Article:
A 401(k) is an employer-sponsored retirement plan made to ensure that employees have dedicated funds in retirement. It allows employees to dedicate a certain percentage of their pre-tax salary into a retirement account. These funds are invested into a variety or assets such as stocks, bonds, mutual funds, and cash. A set percentage elected by the employee is automatically taken out of each paycheck and invested directly into their 401(k) account. Depending on the specifics of the plan, the money invested may be tax-free and matching contributions may be made by the employer.
401(k) tax benefits are easy to identify because they can offer employees more financial security in the future. Benefits of contributing to a 401(k) include employer matches, tax breaks, and shelter from creditors. A company-matched 401(k) is when an employer offers to match employee contributions up to a set limit.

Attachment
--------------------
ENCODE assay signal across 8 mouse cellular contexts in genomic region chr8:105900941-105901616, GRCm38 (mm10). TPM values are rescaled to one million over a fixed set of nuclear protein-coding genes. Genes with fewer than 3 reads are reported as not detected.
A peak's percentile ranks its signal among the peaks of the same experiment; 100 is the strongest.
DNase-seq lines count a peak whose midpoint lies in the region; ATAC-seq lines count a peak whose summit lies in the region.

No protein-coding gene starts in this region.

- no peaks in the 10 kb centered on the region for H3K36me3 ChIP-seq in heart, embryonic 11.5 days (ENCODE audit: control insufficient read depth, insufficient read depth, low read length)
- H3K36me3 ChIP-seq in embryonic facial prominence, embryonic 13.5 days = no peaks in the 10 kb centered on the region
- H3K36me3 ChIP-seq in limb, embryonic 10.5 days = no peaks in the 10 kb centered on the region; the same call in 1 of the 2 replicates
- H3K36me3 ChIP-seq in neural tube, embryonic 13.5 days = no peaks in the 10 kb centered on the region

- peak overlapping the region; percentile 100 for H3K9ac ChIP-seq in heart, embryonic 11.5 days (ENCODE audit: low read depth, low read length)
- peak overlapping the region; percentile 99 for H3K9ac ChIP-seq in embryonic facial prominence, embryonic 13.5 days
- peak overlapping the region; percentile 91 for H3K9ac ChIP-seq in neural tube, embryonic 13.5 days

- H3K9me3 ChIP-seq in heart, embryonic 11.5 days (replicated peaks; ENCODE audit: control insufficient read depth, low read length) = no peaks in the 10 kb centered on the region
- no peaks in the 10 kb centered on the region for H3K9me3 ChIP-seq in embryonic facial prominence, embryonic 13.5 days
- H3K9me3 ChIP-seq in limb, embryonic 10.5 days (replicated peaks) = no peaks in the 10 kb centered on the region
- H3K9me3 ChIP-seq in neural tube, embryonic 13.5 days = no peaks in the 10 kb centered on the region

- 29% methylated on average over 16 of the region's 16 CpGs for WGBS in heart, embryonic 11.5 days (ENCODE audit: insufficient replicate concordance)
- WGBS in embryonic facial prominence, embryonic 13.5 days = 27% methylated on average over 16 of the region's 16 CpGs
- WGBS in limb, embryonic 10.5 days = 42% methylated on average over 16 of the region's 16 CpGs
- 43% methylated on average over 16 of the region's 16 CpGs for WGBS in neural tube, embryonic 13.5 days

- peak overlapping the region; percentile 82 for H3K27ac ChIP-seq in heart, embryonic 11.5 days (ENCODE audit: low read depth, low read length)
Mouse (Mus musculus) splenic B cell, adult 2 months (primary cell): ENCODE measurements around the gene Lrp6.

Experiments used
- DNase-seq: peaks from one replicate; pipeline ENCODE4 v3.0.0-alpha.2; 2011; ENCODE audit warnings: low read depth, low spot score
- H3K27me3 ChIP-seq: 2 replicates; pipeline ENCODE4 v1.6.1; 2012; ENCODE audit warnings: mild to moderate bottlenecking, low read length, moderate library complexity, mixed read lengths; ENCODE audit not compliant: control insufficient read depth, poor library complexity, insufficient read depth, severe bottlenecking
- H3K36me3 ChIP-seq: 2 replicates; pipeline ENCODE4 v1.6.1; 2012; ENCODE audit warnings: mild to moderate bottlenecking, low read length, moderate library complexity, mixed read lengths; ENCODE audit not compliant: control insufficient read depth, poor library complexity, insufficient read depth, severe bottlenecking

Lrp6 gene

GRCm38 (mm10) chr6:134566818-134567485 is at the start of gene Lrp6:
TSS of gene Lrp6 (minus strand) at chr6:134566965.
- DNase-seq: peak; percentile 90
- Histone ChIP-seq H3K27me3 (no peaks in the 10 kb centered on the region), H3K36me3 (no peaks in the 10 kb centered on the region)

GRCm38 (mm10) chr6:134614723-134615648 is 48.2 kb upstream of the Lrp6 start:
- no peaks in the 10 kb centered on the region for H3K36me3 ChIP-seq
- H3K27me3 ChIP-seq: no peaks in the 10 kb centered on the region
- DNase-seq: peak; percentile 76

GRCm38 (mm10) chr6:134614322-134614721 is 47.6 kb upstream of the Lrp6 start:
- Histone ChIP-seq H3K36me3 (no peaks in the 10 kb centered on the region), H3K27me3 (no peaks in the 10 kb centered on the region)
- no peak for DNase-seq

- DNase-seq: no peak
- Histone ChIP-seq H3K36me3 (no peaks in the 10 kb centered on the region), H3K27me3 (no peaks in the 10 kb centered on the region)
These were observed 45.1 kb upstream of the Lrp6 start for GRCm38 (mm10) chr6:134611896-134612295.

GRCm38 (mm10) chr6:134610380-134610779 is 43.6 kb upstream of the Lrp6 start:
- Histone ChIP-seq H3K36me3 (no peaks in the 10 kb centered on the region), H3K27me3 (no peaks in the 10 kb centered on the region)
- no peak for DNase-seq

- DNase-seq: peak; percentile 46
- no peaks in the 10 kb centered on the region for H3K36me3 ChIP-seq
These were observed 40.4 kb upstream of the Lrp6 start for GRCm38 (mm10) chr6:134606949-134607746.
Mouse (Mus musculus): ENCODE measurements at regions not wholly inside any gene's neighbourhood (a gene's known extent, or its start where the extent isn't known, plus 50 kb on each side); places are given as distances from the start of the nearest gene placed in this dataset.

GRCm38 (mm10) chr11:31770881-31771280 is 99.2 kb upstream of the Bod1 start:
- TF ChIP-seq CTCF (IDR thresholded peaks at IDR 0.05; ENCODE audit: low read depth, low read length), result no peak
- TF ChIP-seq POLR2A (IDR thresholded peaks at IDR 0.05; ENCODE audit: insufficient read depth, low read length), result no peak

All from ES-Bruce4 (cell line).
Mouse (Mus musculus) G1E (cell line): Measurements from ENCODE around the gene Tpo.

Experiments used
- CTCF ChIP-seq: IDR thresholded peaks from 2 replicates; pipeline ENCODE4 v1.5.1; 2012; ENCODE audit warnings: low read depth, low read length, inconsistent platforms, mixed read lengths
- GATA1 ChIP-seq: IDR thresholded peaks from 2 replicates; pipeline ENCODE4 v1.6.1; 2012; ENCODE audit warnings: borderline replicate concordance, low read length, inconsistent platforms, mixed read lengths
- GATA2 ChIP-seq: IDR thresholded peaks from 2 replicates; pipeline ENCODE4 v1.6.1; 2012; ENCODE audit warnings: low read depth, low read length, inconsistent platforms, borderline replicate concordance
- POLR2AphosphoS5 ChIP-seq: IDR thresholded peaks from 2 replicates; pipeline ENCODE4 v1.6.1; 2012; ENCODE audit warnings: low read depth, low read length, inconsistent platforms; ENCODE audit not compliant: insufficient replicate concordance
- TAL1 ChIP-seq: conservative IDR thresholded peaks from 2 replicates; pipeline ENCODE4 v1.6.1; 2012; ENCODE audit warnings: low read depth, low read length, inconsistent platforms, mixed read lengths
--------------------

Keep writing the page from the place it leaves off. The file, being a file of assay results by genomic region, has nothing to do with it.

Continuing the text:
For example, you make $100,000 a year and your employer offers a match of 50% up to the first 5% you elect to contribute. If you contribute 5% of your annual earnings ($5,000), your employer will contribute 50% of that amount ($2,500). It is up to the employer to decide what percentage they will match regarding your contributions.
Contributions are pre-tax which means you don’t pay taxes on the money until you withdraw to retire (59 ½ years old is the earliest you can withdraw without penalties). Your 401(k) contributions are not counted as income, which would put you in a very low tax bracket. This will result in your tax bill being much smaller compared to investing in a normal taxable investment. Your savings also grow tax-deferred, which means funds grows tax-free if they stay in the plan. If your finances take a bad turn, you will not have to worry about creditors coming for your 401(k). It is protected by the Employee Retirement Income Security Act of 1974 (ERISA) from claims by creditors.
If you happen to change jobs, you have a couple of options including a 401(k) rollover. A rollover is when you transfer your funds from your previous employer to an IRA or to a 401(k) plan with your new employer. You can also cash out your 401(k), but this comes with huge penalties, income tax, and withholding fees. To avoid this, you can wait until age 59 ½ to withdraw the money without incurring a penalty.
Curious where the name 401(k) originated from? It comes directly from a section of the tax code that established this plan – subsection 401(k).